Assay of adhesion under shear stress for the study of t lymphocyte-adhesion molecule interactions

Marianne Strazza, Inbar Azoulay-Alfaguter, Michael Peled, Adam Mor*

*Corresponding author for this work

Research output: Contribution to journalArticlepeer-review


Overall, T cell adhesion is a critical component of function, contributing to the distinct processes of cellular recruitment to sites of inflammation and interaction with antigen presenting cells (APC) in the formation of immunological synapses. These two contexts of T cell adhesion differ in that T cell-APC interactions can be considered static, while T cell-blood vessel interactions are challenged by the shear stress generated by circulation itself. T cell-APC interactions are classified as static in that the two cellular partners are static relative to each other. Usually, this interaction occurs within the lymph nodes. As a T cell interacts with the blood vessel wall, the cells arrest and must resist the generated shear stress.1,2 These differences highlight the need to better understand static adhesion and adhesion under flow conditions as two distinct regulatory processes. The regulation of T cell adhesion can be most succinctly described as controlling the affinity state of integrin molecules expressed on the cell surface, and thereby regulating the interaction of integrins with the adhesion molecule ligands expressed on the surface of the interacting cell. Our current understanding of the regulation of integrin affinity states comes from often simplistic in vitro model systems. The assay of adhesion using flow conditions described here allows for the visualization and accurate quantification of T cell-epithelial cell interactions in real time following a stimulus. An adhesion under flow assay can be applied to studies of adhesion signaling within T cells following treatment with inhibitory or stimulatory substances. Additionally, this assay can be expanded beyond T cell signaling to any adhesive leukocyte population and any integrin-adhesion molecule pair.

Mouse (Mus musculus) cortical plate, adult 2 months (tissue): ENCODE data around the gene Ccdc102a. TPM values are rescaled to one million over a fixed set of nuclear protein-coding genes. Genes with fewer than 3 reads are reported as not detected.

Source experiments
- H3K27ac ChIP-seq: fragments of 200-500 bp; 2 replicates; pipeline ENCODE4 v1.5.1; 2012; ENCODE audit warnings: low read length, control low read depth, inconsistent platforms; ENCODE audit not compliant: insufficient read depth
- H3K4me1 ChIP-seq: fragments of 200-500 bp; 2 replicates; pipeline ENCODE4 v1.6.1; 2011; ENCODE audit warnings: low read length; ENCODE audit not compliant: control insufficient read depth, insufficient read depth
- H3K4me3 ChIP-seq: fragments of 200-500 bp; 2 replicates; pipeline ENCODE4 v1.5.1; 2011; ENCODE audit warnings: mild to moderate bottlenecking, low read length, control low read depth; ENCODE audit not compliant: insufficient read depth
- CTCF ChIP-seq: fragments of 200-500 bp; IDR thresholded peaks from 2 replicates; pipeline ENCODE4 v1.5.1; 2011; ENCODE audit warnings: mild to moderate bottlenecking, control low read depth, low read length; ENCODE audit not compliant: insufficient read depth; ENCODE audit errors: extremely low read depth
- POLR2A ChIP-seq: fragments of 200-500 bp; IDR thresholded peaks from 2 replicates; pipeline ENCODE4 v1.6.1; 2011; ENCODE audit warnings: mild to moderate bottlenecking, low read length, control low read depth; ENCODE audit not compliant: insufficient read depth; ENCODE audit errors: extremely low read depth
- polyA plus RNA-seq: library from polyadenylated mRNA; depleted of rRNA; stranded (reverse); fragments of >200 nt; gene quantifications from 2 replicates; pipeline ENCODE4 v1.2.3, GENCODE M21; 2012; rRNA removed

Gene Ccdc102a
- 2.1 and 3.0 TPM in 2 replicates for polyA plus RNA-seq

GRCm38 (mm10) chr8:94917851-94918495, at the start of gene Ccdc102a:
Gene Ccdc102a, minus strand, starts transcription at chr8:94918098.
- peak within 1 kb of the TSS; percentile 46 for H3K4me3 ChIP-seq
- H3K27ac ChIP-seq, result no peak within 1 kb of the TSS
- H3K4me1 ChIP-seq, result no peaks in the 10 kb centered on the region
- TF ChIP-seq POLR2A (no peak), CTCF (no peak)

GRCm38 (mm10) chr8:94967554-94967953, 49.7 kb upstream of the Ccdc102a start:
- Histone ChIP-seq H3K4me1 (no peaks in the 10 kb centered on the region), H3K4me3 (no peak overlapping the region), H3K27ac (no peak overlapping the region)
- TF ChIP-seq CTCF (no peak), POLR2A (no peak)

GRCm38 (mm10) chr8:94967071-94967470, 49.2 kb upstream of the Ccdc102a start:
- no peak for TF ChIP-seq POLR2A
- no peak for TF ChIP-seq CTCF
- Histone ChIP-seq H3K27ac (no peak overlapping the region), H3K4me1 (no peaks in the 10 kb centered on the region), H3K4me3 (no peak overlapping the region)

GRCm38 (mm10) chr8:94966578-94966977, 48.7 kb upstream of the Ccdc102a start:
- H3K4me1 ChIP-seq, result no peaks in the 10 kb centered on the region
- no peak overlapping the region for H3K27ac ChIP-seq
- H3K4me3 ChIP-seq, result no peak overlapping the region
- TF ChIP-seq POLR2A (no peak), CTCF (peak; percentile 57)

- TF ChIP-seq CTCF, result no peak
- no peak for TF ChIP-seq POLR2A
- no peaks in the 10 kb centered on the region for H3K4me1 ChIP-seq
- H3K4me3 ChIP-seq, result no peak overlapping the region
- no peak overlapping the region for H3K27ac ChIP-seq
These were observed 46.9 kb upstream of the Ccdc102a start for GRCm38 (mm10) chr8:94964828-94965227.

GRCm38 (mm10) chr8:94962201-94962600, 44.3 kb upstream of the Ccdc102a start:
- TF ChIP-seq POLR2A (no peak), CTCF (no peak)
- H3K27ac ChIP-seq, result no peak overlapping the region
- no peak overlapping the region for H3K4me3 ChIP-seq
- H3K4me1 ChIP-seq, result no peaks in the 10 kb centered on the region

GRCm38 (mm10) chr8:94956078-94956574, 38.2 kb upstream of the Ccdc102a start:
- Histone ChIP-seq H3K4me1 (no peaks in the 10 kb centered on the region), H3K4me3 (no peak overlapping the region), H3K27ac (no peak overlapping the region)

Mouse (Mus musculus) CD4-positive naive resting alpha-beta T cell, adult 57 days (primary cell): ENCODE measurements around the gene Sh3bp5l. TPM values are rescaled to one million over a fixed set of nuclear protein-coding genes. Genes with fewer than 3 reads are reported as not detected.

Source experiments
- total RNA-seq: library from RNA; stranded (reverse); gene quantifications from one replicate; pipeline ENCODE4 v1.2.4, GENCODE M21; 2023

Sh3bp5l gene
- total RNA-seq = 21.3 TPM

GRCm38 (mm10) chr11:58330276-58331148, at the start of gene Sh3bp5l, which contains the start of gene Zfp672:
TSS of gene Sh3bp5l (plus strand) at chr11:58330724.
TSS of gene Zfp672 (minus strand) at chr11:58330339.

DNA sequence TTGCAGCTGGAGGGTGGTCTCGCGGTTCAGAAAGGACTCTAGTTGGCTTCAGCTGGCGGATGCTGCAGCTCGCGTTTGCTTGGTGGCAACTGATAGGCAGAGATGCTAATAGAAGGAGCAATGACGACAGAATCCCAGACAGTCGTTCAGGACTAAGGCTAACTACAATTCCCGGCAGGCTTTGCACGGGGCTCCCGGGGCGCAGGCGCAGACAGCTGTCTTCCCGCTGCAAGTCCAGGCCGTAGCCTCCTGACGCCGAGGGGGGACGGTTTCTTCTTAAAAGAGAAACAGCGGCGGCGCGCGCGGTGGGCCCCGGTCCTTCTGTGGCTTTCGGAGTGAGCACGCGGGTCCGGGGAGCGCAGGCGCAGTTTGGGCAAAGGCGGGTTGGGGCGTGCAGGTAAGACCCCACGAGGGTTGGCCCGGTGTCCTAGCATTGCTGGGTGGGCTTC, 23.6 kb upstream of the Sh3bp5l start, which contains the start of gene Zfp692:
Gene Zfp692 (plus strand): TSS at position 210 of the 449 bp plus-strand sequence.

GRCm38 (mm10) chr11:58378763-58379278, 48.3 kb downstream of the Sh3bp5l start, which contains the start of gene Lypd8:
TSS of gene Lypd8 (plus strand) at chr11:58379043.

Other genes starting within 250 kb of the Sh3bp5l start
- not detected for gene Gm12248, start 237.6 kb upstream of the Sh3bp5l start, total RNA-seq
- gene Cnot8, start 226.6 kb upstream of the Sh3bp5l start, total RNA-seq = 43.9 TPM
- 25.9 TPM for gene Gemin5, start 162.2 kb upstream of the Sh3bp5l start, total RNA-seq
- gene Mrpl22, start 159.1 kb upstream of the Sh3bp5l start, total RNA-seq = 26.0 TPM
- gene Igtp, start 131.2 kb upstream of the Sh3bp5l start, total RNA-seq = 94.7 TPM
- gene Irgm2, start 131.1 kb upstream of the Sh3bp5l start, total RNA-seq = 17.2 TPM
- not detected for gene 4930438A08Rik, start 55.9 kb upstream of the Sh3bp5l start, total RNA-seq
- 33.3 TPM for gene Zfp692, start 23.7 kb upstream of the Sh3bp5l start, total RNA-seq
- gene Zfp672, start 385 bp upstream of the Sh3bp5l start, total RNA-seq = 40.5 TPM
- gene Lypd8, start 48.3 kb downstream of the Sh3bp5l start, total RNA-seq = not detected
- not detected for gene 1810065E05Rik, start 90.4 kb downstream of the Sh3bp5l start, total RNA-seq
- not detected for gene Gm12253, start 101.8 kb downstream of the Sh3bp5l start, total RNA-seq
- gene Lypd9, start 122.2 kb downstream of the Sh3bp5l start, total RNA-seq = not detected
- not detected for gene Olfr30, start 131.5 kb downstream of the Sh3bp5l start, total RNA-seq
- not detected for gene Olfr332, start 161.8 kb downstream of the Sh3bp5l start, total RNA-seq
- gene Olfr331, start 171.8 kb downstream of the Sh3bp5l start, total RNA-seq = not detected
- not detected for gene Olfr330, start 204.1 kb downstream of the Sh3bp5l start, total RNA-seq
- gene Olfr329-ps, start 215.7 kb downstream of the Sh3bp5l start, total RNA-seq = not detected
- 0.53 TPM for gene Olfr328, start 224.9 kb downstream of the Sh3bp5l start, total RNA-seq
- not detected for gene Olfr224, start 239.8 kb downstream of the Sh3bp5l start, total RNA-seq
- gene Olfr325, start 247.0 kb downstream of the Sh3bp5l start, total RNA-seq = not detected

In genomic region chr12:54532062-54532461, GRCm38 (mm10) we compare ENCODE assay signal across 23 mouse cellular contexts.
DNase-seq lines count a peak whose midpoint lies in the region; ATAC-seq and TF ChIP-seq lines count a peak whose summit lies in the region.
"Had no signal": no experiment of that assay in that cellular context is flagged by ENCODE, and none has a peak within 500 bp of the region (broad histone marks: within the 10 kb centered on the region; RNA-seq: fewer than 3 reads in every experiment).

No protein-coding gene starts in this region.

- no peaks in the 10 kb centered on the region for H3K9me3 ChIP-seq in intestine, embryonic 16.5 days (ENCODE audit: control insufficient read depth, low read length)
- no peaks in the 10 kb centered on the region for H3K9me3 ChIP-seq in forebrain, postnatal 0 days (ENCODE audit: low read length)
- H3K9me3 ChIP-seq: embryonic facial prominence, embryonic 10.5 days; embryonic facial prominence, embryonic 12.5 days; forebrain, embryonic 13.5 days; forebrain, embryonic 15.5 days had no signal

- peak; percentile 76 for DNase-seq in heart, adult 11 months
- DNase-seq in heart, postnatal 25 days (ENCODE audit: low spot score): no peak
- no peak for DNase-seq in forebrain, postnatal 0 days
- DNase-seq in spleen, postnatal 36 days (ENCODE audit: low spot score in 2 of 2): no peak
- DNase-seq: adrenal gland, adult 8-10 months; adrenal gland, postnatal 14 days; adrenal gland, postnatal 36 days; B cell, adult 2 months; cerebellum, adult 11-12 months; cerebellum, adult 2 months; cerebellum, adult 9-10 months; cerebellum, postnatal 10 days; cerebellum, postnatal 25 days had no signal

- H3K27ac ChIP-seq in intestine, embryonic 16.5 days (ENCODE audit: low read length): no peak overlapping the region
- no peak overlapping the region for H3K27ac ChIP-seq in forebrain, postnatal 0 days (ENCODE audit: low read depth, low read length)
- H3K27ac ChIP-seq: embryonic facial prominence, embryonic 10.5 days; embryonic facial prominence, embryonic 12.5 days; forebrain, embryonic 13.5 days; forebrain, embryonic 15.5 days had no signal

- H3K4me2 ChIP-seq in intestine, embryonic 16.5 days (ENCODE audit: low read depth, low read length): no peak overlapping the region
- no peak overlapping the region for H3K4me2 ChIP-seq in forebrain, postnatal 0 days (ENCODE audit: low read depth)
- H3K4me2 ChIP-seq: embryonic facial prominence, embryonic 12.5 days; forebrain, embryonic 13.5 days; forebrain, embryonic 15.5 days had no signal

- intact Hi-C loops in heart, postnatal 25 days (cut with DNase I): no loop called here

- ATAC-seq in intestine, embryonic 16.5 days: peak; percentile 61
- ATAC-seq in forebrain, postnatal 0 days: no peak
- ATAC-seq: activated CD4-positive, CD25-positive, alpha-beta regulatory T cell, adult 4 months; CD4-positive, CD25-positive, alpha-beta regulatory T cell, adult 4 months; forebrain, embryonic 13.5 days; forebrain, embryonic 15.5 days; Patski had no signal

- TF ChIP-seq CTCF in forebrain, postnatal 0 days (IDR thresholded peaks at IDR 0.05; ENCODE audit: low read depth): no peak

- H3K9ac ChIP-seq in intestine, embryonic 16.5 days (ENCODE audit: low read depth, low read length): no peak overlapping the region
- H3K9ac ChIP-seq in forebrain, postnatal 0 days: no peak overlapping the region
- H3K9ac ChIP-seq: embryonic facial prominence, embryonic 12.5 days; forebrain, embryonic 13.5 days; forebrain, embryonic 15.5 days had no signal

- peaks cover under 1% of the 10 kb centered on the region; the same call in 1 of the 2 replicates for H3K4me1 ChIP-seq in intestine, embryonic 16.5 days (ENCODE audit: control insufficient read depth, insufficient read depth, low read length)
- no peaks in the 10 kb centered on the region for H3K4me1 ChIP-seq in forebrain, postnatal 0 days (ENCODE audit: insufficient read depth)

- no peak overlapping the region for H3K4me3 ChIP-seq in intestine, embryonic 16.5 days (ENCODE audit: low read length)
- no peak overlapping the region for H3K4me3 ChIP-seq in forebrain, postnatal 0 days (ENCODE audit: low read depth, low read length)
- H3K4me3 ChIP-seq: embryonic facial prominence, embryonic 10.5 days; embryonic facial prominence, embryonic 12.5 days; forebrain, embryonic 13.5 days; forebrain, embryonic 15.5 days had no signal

Original languageEnglish
Article numbere54203
JournalJournal of Visualized Experiments
Issue number112
StatePublished - 29 Jun 2016
Externally publishedYes


  • Flow adhesion
  • ICAM-1
  • Immunology
  • Issue 112
  • LFA-1
  • Rap1
  • Shear stress
  • T lymphocyte


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